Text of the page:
Founders: Don’t be scared of building a board early!

When we invest in a company, we often find ourselves in conversation with founders about the value of a functioning board. I believe that the sooner a company constructs a great board, the better. It sometimes takes years, however, for us to align on the matter with our founders. Founders’ reticence (and sometimes staunch resistance) typically stems from 2 reasons:

(1) Founders consider boards to be a waste of time and are not convinced that building a board early in the company-building process leads to better outcomes. Such founders often believe a set of advisors can deliver the same value as a board.

(2) Founders nurture a deep fear of ceding control. They see the creation of a proper board – and the addition of independent board members – as a tool wielded by investors to gain more control, curtailing founders’ influence on (and potentially even removing them from) the company.

These are pretty reasonable concerns, and both can be valid. Boards can be frivolous and dangerous.

But they need not be!

Consider a world in which your board is the greatest driver of value for your operations. Consider that as your company scales, the quality of your board becomes a differentiator, a secret weapon — an additional reason why your company might continue to win, find ways to tackle inevitable challenges, and be bold on strategy and conservative on execution — all while continuing to serve the vision of the founders.

A world in which *not* having a great board could be fatal to your business.

When I launched Romulus a decade ago, I had many of the same reservations about boards. If I’m speaking to a founder every couple of days, I thought, why is a quarterly board meeting necessary? It seemed archaic. I also understood founders’ fears of giving up control of their businesses because, frankly, I have the same fears for my own business.

As I built the firm, however, I realized that (a) boards were inevitable, (b) great boards could be both inspirational and incredibly value-additive, and (c) bad boards could literally destroy companies and shareholder value. Given those realizations, I consciously began to spend more time with companies earlier in their history to ensure we ended up with a great board. Over time I have helped build a dozen boards; the following are some of the benefits I’ve seen accrue to the respective businesses:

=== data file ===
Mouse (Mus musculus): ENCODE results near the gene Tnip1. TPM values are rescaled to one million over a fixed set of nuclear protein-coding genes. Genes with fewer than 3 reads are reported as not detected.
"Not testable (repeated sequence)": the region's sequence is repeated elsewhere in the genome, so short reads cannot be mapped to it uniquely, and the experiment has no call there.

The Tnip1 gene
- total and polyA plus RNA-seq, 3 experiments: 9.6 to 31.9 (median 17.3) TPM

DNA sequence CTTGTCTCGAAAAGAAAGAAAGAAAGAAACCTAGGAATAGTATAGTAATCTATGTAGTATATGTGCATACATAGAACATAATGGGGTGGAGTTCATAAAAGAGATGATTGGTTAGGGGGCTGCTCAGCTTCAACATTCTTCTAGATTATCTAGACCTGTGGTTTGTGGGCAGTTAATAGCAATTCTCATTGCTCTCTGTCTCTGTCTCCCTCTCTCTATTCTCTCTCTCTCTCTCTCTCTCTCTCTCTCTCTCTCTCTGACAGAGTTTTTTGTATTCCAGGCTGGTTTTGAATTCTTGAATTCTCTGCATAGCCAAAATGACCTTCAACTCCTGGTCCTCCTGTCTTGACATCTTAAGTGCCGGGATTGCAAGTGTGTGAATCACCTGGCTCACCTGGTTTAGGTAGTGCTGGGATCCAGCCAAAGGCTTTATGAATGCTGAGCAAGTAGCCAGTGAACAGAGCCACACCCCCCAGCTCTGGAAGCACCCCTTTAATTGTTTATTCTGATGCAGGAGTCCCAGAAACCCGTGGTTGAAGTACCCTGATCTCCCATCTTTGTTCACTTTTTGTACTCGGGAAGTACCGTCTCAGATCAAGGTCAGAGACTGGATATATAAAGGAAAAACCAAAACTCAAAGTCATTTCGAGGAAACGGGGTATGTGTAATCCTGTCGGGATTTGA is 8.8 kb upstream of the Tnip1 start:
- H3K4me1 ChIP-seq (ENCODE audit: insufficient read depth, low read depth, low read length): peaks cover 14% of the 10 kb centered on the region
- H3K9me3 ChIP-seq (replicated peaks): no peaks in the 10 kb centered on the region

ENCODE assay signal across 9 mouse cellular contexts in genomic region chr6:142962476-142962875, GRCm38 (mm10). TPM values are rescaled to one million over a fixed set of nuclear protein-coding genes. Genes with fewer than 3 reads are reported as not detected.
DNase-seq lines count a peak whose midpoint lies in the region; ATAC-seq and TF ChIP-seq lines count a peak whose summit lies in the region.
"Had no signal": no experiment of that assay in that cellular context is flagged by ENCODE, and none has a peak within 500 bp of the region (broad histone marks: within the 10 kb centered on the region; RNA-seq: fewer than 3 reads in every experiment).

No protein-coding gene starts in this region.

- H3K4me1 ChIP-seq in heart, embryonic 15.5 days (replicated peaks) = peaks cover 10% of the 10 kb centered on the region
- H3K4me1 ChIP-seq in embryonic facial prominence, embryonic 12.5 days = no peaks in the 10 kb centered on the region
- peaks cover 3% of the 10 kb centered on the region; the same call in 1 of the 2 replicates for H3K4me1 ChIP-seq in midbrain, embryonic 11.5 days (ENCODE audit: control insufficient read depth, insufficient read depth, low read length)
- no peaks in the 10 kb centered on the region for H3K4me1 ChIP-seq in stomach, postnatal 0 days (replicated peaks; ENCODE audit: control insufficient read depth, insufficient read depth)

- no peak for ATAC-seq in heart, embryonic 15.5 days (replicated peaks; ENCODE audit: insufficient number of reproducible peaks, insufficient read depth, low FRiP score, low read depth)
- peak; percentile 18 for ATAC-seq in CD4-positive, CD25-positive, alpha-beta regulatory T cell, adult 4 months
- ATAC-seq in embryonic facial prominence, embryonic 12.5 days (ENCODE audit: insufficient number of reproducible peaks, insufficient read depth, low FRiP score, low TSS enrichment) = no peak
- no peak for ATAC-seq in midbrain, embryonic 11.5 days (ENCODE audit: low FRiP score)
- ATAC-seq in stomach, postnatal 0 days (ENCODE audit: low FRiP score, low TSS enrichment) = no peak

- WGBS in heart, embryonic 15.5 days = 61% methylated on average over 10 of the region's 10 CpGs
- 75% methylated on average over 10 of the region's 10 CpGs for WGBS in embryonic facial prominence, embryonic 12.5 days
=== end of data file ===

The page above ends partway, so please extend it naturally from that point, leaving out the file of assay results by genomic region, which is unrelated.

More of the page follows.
(1) Creating alignment and accountability around performance targets

A formal board meeting forces everyone to sign off on an operating plan. This plan includes revenue targets, executive hiring plans, budgets for each department, etc; essentially, what to do, what not to do, and when to do it. The management team can then use this plan to drive the entire company toward a set of clear targets. A great board meeting will reverberate positively across the company, even when you’ve had a tough quarter, because it creates clear alignment and plans.

(2) Attracting the most exceptional people to the company

Great board members – especially independents – usually could be doing many other things with their time. They choose to invest time with startups because they like the founder(s) and believe in their vision, and because they believe they can contribute positively to the company. But, they also like the tag of being a ‘board member.’ It carries more social currency than does being an advisor. People understand that being a great board member is a skill, and they want to hone it. Indeed, board participation is rarely about the economics; instead, most board members care more about the hefty title and the responsibilities that accompany it. You may be able to attract great people to your company by offering them the title of “advisor,” but you will attract the best people – and have them commit to spending time with you – by offering them the title of board member.

Having exceptional board members in turn further helps you attract the best executives as well.

(3) Utilizing the synchronous (often in-person) time of insightful people to engage on strategic matters

The best board meetings help the management team solve strategic problems by giving them insight through high-quality discussion. A great board meeting convenes 5-10 incredibly insightful individuals who have diverse and rich experiences, but who are also incredibly busy. Getting vibrant discussion in real-time on these important strategic topics can change a management team’s perspective on what is important to focus on or how to solve a lingering problem. All meetings are not created equal; do not underestimate the power of a board meeting to fuel your entire trajectory.

In my next post on the topic, I will talk about what I believe makes a great board and how to consider some of the fears you as a founder may have.